Commemorating an event as cataclysmic as D-Day is a personal thing, says Duncan Glen
Whether you wish to say a prayer at the gravestone of a lost relative or to dress up as a Screaming Eagle and drive the Normandy coast is your decision to make. But finding the balance between reflections on war and the enjoyment of a huge international commercial event is a fine line to tread.
Against this background, three generations of the Thompson-Glen family ranging from eight to 79 years old made the 700-mile round trip in our 1943 AEC Matador from Northumberland to the Normandy beaches. We were following in the footsteps of LBdr John Clyde Thompson, father of our eldest participant and great grandfather of the youngest. He served with the 107 Heavy Anti-Aircraft Regiment of the Royal Artillery and landed at Arromanches on July 6, 1944 and served throughout the North West Europe campaign.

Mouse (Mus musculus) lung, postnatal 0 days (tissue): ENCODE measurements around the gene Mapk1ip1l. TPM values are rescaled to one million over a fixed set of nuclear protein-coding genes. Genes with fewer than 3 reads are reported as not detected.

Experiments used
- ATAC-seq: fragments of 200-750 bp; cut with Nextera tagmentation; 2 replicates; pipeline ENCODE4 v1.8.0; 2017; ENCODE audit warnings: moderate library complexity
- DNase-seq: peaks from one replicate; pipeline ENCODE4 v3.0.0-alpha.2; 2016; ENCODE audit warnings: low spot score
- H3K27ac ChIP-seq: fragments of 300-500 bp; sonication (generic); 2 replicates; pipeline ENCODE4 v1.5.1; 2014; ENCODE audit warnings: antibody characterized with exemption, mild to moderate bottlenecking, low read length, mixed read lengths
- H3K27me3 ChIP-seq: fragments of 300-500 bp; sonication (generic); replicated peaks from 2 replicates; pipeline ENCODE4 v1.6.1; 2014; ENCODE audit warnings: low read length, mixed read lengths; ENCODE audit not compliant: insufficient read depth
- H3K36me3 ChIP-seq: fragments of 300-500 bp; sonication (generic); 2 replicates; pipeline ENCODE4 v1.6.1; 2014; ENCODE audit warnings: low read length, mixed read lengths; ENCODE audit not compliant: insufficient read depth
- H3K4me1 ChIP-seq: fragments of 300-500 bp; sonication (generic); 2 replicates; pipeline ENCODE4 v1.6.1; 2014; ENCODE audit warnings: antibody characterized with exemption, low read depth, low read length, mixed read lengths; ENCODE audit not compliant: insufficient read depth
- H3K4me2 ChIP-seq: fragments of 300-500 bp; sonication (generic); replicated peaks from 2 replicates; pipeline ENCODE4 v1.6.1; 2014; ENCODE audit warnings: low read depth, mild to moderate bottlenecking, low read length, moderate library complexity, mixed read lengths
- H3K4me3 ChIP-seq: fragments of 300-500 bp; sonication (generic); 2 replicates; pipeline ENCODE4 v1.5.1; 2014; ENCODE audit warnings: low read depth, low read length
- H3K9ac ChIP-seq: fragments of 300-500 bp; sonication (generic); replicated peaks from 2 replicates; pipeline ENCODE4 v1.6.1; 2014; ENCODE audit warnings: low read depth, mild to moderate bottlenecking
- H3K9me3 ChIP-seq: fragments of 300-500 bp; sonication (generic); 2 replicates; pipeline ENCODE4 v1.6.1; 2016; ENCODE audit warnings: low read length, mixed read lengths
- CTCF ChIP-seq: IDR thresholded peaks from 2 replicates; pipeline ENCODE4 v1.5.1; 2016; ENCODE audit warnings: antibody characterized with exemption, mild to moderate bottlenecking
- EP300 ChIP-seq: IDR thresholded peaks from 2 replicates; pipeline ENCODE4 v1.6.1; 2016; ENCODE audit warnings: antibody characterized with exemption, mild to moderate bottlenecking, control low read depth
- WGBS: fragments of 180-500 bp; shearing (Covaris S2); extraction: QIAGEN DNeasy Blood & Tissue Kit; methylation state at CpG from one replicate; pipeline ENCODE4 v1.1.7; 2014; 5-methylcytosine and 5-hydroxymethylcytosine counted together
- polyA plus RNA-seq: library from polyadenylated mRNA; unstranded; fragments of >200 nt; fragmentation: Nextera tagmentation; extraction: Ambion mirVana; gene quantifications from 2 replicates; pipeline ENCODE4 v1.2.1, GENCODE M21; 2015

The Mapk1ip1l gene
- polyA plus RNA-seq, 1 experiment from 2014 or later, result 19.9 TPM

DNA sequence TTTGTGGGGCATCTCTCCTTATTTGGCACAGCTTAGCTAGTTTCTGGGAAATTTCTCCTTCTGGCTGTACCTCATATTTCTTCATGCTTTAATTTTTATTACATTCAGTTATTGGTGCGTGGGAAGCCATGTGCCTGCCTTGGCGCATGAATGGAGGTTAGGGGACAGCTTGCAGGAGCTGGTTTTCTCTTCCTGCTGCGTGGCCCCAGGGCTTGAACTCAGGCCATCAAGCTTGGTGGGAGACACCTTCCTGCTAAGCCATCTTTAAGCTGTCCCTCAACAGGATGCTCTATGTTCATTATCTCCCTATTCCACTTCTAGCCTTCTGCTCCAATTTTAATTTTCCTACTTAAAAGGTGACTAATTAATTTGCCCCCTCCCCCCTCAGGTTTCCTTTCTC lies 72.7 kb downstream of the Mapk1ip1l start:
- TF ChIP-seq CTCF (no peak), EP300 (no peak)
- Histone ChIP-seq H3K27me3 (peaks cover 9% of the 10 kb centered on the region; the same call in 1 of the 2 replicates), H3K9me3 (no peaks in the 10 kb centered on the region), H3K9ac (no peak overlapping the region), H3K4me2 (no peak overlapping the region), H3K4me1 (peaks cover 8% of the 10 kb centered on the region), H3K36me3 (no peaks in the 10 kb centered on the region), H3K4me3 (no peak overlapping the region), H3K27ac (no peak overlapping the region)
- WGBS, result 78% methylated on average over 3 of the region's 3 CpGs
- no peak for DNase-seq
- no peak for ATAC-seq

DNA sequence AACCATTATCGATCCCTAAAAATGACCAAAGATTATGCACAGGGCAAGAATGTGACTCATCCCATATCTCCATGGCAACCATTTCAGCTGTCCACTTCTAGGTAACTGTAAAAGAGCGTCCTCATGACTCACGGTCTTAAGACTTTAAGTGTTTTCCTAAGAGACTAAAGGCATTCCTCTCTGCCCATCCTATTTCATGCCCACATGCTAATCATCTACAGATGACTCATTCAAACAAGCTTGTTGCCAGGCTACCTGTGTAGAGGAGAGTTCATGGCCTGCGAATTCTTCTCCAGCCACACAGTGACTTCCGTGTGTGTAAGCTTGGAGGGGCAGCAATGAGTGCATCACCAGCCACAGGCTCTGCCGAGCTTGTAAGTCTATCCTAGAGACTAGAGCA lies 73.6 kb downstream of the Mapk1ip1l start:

June 1: Departure